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Friday, July 27, 2012

It’s Smart – Beam It!


By Udit Chaudhuri


As a tech enthusiast and marketer, one often has to tackle a moot question: ‘Is this product a be-all for one or all-things-for-everyone?’ If the former, it means the product does a lot in a well-researched niche. If the latter, it’s a flop. Or, back to basics as in our Painware story. While the Beam in Samsung’s Galaxy seems to focus on a certain type of customer and need, does it face the hazards of line extension?

With the advent of high-performance opto-electronics, a number of cell-phones offered the projection features a couple of years ago. Certainly those made sense to see a larger image and at a comfortable distance, better than banging heads over a tiny screen with friends sharing a slide or video. Though a great time-killer, the concept proved impractical even for a small meeting, quizzing - where is the surface to project? Besides, the intensity was poor at 6 or 9 lumens at best, needing total darkness for clarity.

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Consequently, increasing screen resolutions, larger panel sizes of Dell, iPad and Samsung tablets gave sharper, brighter and larger images that made it practical to watch or share a video over a length of time. New-generation Smartphones stand square here. The bevy of ports lets them all receive a variety of inputs, even HD movies, but projection is mostly via a PC; Bluetooth in few models. After all, a tablet or Smartphone is meant to be a personal communicator, entertainer and quick-work station. However, presentation is increasingly becoming a need for the smart worker on the move and a projector is still a burden to carry or an obligation to seek.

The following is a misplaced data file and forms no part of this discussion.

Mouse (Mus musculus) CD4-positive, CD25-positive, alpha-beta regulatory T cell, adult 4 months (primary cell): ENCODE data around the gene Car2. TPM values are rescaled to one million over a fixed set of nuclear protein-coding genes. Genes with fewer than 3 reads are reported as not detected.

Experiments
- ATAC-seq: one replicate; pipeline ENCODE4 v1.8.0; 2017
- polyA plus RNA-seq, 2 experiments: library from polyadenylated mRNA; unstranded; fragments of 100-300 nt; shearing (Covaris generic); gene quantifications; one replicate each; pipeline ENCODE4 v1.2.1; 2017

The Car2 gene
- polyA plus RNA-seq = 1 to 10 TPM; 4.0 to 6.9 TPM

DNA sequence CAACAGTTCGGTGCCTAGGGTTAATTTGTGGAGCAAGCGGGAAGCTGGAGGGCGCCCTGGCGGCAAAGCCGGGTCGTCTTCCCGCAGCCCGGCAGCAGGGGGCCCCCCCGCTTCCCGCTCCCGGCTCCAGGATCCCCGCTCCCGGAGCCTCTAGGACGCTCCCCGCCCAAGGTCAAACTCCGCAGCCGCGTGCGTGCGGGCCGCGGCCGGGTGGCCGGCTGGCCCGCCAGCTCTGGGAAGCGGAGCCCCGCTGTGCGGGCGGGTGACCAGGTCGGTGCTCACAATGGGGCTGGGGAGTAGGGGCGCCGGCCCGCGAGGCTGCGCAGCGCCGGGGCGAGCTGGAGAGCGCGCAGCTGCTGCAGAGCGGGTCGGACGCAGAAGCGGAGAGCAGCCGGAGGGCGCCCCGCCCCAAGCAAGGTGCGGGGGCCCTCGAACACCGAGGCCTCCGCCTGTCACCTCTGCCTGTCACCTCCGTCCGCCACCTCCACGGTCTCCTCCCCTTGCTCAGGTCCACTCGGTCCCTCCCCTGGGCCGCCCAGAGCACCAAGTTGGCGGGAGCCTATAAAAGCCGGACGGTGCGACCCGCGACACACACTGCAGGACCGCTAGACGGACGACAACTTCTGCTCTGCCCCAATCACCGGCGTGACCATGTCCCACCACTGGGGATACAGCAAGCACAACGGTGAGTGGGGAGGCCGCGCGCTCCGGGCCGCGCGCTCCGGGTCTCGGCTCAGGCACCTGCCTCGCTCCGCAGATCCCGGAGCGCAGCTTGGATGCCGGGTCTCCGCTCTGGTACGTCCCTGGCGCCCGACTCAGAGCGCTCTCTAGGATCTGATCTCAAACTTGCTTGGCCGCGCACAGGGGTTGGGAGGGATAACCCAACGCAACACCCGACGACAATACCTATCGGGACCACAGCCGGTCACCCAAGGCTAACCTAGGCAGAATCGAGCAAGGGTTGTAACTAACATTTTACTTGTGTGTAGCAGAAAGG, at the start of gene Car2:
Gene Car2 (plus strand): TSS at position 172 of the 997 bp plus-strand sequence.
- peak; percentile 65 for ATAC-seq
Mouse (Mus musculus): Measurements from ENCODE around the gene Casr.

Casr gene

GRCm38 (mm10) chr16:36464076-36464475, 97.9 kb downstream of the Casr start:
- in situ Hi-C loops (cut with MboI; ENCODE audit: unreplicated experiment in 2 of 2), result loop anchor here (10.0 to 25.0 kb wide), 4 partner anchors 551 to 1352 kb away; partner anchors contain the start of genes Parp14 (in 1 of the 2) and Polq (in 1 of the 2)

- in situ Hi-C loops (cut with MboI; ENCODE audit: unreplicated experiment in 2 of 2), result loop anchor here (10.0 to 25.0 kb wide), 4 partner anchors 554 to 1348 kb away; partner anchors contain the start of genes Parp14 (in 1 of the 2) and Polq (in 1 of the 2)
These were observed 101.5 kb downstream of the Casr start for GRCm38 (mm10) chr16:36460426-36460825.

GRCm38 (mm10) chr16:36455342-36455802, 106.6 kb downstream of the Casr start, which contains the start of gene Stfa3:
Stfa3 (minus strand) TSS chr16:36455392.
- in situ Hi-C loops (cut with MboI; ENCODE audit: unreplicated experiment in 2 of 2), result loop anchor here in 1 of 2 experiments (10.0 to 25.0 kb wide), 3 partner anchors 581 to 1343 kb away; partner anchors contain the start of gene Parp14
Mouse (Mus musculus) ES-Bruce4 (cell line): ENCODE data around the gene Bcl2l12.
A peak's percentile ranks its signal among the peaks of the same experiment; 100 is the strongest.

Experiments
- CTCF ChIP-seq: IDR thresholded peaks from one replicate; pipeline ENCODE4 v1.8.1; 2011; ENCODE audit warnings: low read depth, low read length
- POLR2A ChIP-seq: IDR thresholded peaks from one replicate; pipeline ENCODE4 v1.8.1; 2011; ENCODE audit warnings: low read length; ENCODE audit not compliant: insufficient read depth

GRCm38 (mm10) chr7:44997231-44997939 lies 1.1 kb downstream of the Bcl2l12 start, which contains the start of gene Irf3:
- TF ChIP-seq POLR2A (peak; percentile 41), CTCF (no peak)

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The Samsung Galaxy Beam, a huge improvement from its predecessor in the Samsung Beam launched in 2010, now features a 15 lumen display, dual-core processing at 1 GHz, 8 GB of built-in storage, and 768 MB of RAM. It runs on the Android 2.3 Gingerbread operating system and is powered by a 2000 mAh of storage battery. Those lumens would also mean a high lux level and perhaps in total darkness, the Galaxy Beam will be able to project an HD video to a width of 50 inches (as large as a wide-screen TV) at its proportionate distance. 

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Photography: courtesy World Wide Web

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